In a small laboratory on an upper floor of the basic science building at the Medical University of South Carolina, Vladimir Mironov, M.D., Ph.D., has been working for a decade to grow meat.
A developmental biologist and tissue engineer, Dr. Mironov, 56, is one of only a few scientists worldwide involved in bioengineering "cultured" meat.
It's a product he believes could help solve future global food crises resulting from shrinking amounts of land available for growing meat the old-fashioned way ... on the hoof.
Growth of "in-vitro" or cultured meat is also under way in the Netherlands, Dr. Mironov told Reuters in an interview, but in the United States, it is science in search of funding and demand.
The new National Institute of Food and Agriculture, part of the U.S. Food and Drug Administration, won't fund it, the National Institutes of Health won't fund it, and the National Aeronautics and Space Administration funded it only briefly, Dr. Mironov said.
"It's classic disruptive technology," Dr. Mironov said. "Bringing any new technology on the market, average, costs $1-billion. We don't even have $1-million."
Director of the Advanced Tissue Biofabrication Center in the Department of Regenerative Medicine and Cell Biology at the medical university, Dr. Mironov now primarily conducts research on tissue engineering, or growing, of human organs.
"There's a yuck factor when people find out meat is grown in a lab. They don't like to associate technology with food," said Nicholas Genovese, 32, a visiting scholar in cancer cell biology working under a People for the Ethical Treatment of Animals three-year grant to run Dr. Mironov's meat-growing lab.
"But there are a lot of products that we eat today that are considered natural that are produced in a similar manner," Mr. Genovese said.
"There's yogurt, which is cultured yeast. You have wine production and beer production. These were not produced in laboratories. Society has accepted these products."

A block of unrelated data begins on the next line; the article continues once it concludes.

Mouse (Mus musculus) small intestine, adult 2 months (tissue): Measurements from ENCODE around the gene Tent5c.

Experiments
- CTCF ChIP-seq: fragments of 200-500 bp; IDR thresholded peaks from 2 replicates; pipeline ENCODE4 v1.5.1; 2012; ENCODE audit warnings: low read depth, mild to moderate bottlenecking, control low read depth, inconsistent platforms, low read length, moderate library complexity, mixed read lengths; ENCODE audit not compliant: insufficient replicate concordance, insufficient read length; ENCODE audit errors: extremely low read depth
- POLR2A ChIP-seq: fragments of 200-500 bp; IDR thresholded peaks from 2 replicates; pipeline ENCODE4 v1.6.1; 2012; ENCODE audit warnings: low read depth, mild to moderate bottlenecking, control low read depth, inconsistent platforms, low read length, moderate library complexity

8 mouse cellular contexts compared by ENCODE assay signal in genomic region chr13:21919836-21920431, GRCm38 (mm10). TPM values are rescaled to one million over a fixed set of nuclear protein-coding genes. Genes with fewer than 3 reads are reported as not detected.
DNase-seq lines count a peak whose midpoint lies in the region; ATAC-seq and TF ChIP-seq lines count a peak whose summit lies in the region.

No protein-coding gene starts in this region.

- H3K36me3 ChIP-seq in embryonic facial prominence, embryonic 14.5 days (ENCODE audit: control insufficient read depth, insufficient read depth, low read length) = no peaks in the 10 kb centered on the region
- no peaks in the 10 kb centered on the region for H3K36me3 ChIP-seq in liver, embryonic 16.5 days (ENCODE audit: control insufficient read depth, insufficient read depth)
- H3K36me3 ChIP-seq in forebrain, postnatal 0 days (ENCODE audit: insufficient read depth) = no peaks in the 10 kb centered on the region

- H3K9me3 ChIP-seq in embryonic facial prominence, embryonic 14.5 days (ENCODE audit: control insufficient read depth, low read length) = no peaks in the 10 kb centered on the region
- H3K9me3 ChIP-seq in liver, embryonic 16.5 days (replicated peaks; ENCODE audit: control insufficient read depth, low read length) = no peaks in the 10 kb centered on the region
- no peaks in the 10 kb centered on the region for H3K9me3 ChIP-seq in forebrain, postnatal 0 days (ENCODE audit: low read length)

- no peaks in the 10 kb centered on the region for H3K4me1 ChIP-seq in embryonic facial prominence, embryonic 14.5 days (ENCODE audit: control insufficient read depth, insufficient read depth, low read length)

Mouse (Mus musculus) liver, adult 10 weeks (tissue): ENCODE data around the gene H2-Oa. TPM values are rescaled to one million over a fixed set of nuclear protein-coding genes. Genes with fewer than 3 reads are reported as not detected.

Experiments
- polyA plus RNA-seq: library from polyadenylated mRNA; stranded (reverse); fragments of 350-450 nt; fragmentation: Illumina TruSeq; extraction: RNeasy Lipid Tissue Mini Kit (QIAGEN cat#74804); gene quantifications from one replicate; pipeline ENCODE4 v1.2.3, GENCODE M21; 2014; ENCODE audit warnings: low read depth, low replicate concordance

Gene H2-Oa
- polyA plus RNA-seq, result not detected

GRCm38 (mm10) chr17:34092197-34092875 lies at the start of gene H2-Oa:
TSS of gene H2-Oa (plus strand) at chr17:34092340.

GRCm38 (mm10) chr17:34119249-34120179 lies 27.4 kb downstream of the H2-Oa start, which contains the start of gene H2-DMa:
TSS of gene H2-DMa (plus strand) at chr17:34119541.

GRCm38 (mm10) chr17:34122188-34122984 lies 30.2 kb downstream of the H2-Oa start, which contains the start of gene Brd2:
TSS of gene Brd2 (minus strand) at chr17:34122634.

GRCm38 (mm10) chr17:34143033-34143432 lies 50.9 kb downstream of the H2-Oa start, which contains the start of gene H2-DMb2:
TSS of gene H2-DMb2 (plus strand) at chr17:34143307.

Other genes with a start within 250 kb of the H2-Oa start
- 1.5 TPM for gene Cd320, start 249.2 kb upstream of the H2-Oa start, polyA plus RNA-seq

If wine is produced in winery, beer in a brewery and bread in a bakery, where are you going to grow cultured meat?
In a "carnery," if Dr. Mironov has his way. That is the name he has given future production facilities.
He envisions football field-sized buildings filled with large bioreactors, or bioreactors the size of a coffee machine in grocery stores, to manufacture what he calls "charlem" -- "Charleston engineered meat."
"It will be functional, natural, designed food," Dr. Mironov said. "How do you want it to taste? You want a little bit of fat, you want pork, you want lamb? We design exactly what you want. We can design texture.
"I believe we can do it without genes. But there is no evidence that if you add genes the quality of food will somehow suffer. Genetically modified food is already normal practice and nobody dies."
Dr. Mironov has taken myoblasts -- embryonic cells that develop into muscle tissue -- from turkey and bathed them in a nutrient bath of bovine serum on a scaffold made of chitosan (a common polymer found in nature) to grow animal skeletal muscle tissue. But how do you get that juicy, meaty quality?
Mr. Genovese said scientists want to add fat. And adding a vascular system so that interior cells can receive oxygen will enable the growth of steak, say, instead of just thin strips of muscle tissue.
Cultured meat could eventually become cheaper than what Genovese called the heavily subsidized production of farm meat, he said, and if the public accepts cultured meat, the future holds benefits.
"Thirty percent of the earth's land surface area is associated with producing animal protein on farms," Mr. Genovese said.
"Animals require between 3 and 8 pounds of nutrient to make 1 pound of meat. It's fairly inefficient. Animals consume food and produce waste. Cultured meat doesn't have a digestive system.
"Further out, if we have interplanetary exploration, people will need to produce food in space and you can't take a cow with you.
"We have to look to these ideas in order to progress. Otherwise, we stay static. I mean, 15 years ago who could have imagined the iPhone?"